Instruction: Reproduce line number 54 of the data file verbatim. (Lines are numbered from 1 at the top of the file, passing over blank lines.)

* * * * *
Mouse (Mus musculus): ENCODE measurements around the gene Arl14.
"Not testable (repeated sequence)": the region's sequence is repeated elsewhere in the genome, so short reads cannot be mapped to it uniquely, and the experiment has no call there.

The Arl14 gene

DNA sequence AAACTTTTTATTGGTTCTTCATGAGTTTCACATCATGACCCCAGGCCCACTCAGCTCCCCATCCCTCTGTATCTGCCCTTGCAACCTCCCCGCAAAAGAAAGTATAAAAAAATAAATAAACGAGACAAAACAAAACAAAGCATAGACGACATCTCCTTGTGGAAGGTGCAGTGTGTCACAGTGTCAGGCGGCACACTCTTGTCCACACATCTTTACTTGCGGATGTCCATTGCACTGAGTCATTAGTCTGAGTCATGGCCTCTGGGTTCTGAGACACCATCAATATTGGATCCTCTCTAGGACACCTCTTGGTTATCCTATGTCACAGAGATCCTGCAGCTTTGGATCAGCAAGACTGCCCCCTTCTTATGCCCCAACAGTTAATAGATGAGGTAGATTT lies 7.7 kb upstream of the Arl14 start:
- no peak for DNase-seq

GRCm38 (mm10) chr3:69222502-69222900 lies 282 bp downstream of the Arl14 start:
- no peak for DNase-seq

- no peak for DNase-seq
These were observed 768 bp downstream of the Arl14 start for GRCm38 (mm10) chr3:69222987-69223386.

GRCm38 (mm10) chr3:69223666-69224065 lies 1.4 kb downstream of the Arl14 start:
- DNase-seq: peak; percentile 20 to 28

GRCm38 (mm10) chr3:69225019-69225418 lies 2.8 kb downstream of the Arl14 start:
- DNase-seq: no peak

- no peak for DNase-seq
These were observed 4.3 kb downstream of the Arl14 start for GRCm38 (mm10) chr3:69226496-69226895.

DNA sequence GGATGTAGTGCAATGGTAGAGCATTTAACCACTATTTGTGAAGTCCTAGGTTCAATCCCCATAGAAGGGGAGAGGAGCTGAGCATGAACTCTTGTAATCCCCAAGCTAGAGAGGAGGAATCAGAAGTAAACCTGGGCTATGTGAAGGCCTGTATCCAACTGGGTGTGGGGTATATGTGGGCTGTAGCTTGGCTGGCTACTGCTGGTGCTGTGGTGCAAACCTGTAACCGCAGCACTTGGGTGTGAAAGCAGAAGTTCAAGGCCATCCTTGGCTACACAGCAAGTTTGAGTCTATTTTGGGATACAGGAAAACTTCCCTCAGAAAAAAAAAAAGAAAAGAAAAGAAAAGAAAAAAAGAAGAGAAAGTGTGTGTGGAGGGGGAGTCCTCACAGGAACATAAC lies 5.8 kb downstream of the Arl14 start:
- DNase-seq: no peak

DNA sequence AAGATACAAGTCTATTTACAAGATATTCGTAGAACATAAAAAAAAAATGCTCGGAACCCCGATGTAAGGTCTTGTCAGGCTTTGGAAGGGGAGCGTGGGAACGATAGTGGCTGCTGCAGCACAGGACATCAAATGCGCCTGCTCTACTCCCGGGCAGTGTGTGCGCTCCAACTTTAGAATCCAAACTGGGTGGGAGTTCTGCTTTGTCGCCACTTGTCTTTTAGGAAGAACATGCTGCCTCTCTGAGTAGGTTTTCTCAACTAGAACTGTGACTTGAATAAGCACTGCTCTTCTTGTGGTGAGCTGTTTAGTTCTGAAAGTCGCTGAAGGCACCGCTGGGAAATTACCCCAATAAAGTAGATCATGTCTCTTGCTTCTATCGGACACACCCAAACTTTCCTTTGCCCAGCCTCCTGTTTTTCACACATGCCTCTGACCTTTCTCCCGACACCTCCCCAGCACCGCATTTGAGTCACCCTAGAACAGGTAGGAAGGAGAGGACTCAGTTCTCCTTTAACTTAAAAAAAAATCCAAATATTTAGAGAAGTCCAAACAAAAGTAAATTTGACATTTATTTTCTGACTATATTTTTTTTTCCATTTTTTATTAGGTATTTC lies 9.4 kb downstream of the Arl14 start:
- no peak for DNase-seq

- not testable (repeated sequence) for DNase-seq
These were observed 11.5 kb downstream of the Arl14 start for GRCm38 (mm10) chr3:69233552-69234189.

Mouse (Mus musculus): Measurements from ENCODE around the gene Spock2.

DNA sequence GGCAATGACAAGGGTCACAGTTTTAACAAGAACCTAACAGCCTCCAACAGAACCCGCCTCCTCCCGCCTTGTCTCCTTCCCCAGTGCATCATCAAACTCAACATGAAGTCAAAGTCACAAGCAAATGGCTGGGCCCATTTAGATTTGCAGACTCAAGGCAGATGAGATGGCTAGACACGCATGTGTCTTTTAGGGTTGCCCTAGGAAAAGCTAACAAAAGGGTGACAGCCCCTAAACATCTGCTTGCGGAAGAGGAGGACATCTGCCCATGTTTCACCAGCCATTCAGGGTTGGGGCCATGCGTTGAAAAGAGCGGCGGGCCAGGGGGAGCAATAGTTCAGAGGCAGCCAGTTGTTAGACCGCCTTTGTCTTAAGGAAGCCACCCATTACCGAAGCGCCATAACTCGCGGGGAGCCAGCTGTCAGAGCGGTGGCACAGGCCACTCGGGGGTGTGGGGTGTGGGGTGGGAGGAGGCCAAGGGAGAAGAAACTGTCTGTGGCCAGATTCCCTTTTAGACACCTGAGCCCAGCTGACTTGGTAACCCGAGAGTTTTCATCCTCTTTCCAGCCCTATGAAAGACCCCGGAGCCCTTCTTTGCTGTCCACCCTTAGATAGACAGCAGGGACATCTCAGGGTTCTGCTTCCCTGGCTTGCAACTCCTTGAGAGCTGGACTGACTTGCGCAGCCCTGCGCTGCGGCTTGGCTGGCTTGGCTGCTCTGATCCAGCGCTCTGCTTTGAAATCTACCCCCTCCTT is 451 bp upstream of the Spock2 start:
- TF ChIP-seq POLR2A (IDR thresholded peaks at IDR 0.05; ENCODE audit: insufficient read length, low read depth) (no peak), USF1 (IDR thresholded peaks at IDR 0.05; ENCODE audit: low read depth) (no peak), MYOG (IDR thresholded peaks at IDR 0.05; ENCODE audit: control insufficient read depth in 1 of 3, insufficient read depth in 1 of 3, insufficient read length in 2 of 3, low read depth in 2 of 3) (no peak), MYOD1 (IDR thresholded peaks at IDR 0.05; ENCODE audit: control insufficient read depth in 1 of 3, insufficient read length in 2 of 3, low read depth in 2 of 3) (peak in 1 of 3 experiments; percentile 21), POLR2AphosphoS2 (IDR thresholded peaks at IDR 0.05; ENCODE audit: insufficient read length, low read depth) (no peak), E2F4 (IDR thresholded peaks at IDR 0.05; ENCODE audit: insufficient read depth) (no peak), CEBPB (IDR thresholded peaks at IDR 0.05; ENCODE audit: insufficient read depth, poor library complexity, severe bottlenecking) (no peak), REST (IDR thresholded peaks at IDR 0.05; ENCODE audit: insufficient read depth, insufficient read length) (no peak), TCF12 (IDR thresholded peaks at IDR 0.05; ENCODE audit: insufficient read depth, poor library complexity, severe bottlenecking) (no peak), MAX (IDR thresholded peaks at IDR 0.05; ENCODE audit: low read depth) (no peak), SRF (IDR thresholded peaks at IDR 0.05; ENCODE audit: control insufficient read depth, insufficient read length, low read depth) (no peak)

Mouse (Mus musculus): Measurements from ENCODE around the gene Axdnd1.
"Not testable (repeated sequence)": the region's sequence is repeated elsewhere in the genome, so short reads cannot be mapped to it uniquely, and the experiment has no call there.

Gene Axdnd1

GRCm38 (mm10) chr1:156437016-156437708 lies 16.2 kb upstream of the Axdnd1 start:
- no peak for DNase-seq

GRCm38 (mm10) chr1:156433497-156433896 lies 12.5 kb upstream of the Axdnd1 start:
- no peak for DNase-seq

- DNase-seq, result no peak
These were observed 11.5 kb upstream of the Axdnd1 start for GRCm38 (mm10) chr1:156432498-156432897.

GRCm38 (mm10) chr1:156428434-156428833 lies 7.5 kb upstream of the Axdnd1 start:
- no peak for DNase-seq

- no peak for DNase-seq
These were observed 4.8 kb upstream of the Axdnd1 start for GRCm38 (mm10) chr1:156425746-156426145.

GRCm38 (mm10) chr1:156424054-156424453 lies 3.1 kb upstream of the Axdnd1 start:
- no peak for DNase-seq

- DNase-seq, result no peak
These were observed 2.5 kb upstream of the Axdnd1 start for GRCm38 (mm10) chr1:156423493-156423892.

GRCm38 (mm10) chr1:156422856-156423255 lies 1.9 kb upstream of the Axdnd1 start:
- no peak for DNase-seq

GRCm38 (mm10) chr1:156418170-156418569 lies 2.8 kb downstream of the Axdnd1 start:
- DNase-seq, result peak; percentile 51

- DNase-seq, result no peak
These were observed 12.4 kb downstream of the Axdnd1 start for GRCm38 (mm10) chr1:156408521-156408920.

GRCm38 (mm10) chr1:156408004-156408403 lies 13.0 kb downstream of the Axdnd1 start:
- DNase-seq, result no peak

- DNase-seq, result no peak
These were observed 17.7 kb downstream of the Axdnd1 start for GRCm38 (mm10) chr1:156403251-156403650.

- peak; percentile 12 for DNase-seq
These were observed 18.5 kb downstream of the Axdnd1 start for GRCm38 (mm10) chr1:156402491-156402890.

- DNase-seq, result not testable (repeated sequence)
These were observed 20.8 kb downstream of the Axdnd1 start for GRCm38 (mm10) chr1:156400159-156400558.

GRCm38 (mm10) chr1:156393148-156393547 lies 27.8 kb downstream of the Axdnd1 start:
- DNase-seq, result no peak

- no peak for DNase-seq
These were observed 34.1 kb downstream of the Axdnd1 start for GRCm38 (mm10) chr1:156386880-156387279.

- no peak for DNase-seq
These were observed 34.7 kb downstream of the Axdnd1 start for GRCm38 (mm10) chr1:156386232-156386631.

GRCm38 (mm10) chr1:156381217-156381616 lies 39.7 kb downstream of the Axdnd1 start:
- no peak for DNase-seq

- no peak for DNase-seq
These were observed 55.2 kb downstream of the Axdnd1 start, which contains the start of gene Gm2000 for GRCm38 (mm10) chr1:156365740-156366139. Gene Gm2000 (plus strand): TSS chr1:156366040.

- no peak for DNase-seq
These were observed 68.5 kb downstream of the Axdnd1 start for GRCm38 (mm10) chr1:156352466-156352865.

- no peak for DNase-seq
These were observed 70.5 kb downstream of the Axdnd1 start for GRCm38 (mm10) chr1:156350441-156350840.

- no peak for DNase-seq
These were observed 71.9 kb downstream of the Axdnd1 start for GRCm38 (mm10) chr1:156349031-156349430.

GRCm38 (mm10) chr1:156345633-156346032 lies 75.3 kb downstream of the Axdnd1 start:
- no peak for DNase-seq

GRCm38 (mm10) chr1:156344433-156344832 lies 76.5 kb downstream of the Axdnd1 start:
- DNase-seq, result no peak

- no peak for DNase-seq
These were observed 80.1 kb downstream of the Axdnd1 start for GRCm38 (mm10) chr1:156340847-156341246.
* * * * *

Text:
- DNase-seq, result not testable (repeated sequence)